cannabis

SOLD as the miracle cure-all in a range of products from food supplements to massage oils, the CBD (cannabidiol) business is booming. Hopelessly over-hyped and over-sold, these products have no legal right to claim health benefits yet this is implied all the time.

A recent and undoubtedly biased report from the industry confidently promises this business will be worth close to £1billion in 2025. Unsurprisingly, conscience-free or ignorant ‘entrepreneurs’ are busy climbing aboard its bandwagon. Others who should know better have also pinned their colours to this unscrupulous business mast.

For example, a conference recently hosted by the Spectator gave the pro-drugs advocate Crispin Blunt MP another opportunity to push his favourite topic, cannabis legalisation. Since then he has launched the Conservative Drug Policy Reform Group, somewhat misleadingly named, as it turns out to be a private company, of which he is a director, and which has no connection with the Conservative Party or Parliament. It has been funded to the tune of £400,000 by commercial Canadian-based businesses already selling cannabis for so-called medical and recreational consumption there and in some US states. Their ambition is to to extend their markets to the UK. Other lobbyists funded by and pushing the industry, including the drugs charity Volteface, are free both with the heroic and unsubstantiated claims they make about the millions that would be won in tax for the government as well as about the UK’s readiness for cannabis legalisation. Unsurprisingly, a poll conducted by Volteface and the London Evening Standard found that a majority of Britons support legalisation. 

That, however, was after the potential respondents were told that legalisation ‘could take an estimated £2.5billion a year out of the hands of criminals and the black market and bring this money into the regular economy’, ignoring legalised states’ expanding black markets and puny pot-tax revenue. The website DB Recovery Resources, checking out how much disinformation was given in the cannabis poll, also found that the pollsters claimed that legalising cannabis would create thousands of full-time jobs, ‘could allow authorities to strictly regulate and label the strength of cannabis sold and limit the potency’ – despite cannabis potency rising in legalised states and the absence of evidence of effective regulation. They even asserted that the psychoactive drug ‘could improve the mental and physical wellbeing of people who use cannabis’ despite its proven harms.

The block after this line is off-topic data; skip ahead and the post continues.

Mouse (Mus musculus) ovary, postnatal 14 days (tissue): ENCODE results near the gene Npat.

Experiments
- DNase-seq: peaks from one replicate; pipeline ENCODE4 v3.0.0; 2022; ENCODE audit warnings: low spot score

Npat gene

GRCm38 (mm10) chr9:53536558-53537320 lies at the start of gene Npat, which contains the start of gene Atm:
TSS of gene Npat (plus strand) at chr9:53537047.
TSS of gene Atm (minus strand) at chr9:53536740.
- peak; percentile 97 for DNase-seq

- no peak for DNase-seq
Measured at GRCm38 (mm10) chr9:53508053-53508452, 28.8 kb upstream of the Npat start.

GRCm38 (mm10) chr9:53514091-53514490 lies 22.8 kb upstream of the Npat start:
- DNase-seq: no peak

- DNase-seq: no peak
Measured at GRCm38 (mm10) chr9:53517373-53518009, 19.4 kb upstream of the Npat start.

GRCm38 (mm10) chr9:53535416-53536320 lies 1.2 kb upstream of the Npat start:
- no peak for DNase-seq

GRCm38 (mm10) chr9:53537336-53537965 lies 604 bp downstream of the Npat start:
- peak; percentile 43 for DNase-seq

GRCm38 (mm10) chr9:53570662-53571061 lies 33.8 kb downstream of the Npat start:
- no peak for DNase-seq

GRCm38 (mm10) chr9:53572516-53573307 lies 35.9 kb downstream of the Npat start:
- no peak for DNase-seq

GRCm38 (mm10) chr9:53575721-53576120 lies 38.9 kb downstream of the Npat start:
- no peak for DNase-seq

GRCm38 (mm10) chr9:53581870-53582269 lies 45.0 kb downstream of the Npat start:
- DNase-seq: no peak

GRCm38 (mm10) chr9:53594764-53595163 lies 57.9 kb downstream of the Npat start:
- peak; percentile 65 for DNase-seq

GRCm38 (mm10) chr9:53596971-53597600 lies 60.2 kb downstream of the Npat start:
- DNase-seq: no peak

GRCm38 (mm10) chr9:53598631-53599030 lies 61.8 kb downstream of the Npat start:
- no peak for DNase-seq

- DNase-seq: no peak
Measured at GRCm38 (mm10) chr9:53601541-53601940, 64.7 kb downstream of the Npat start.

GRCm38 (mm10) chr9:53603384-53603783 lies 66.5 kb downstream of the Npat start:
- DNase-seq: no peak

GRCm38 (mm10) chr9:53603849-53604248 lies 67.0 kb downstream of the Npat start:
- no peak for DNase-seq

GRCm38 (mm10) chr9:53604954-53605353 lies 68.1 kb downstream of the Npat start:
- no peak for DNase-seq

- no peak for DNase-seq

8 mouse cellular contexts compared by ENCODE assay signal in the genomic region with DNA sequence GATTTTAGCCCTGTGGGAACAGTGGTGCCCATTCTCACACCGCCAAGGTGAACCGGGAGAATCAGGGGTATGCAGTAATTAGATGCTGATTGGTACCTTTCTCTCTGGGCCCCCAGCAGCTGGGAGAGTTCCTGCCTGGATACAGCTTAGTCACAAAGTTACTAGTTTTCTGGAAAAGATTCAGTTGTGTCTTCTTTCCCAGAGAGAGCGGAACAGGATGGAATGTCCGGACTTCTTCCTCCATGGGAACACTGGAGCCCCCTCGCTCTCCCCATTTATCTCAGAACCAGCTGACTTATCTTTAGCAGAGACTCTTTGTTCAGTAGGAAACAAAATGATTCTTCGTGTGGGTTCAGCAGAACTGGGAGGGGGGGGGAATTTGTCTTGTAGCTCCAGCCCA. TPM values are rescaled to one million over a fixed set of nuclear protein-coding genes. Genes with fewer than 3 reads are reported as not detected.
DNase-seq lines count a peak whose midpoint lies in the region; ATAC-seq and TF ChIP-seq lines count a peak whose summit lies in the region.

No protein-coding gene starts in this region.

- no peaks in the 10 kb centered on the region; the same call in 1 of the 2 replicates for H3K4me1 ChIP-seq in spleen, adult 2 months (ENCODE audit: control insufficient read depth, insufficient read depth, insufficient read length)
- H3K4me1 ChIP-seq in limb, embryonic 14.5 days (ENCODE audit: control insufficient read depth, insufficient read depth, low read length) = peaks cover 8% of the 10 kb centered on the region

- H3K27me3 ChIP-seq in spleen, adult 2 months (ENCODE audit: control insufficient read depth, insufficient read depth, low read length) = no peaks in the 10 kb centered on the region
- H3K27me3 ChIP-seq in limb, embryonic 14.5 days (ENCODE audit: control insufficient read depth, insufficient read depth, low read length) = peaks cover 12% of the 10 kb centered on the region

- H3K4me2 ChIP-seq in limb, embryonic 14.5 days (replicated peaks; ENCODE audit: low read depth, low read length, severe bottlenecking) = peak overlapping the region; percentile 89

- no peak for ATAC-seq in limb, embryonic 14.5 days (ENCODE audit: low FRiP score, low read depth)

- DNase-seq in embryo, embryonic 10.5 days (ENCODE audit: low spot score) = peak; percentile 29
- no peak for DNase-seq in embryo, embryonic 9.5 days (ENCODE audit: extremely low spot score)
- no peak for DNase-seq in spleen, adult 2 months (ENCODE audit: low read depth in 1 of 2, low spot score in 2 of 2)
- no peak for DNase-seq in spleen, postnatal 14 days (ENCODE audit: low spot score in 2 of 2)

Neither Volteface, the speakers at the Spectator conference nor most of the cannabis snake oil salesmen concern themselves much with the safety of the wide range of products coming on to the market, or with the science. It is not just the uncertainty that persists regarding the safety and side-effects of cannabis-derived ‘medicine’. The widely available high street and internet CBD products may be far from safe, not least the known propensity of CBD to cause liver damage. 

The Times was quite right last week to alert the public that millions are being misled over the cannabis oil mania. 

The most recent scientific research shows there is no cause to be sanguine. Low doses of widely consumed cannabinoids (cannabidiol and cannabidivarin) have been found to cause DNA damage and chromosomal aberrations in human-derived cells. A paper published this year by the Archives of Toxicology suggests those in responsible positions should be more circumspect.

Last August Dr Stuart Reece argued in the British Medical Journal that the known teratogenicity (capacity to cause birth defects) of cannabis (and almost certainly cannabidiol) needs very careful consideration before widespread use of cannabis-based products, either as medications or so-called food supplements, is allowed – a matter which Crispin Blunt and enthusiasts in the Liberal Democrat Party seem happy to ignore.

But in face of such a determined commercial onslaught, the financial backing given to cannabis legalising lobbyists (within and without government) and their heroic claims about the tax to be garnered  (dependent, of course, on no illegal market and highly undesirable and costly wide-scale cannabis consumption), there are worrying signs that the libertarian end of the Tory High Command are weakening their stance.

The science suggests that if they do, it would be their gravest mistake yet. Boris Johnson, if he heads in this direction, could find himself losing a lot of the votes he thought he had. Alice Thomson of the Times is surely right to say that only fools will rush into cannabis legalisation.

And that is all before we start to examine the connection between cannabis, psychosis and violence.

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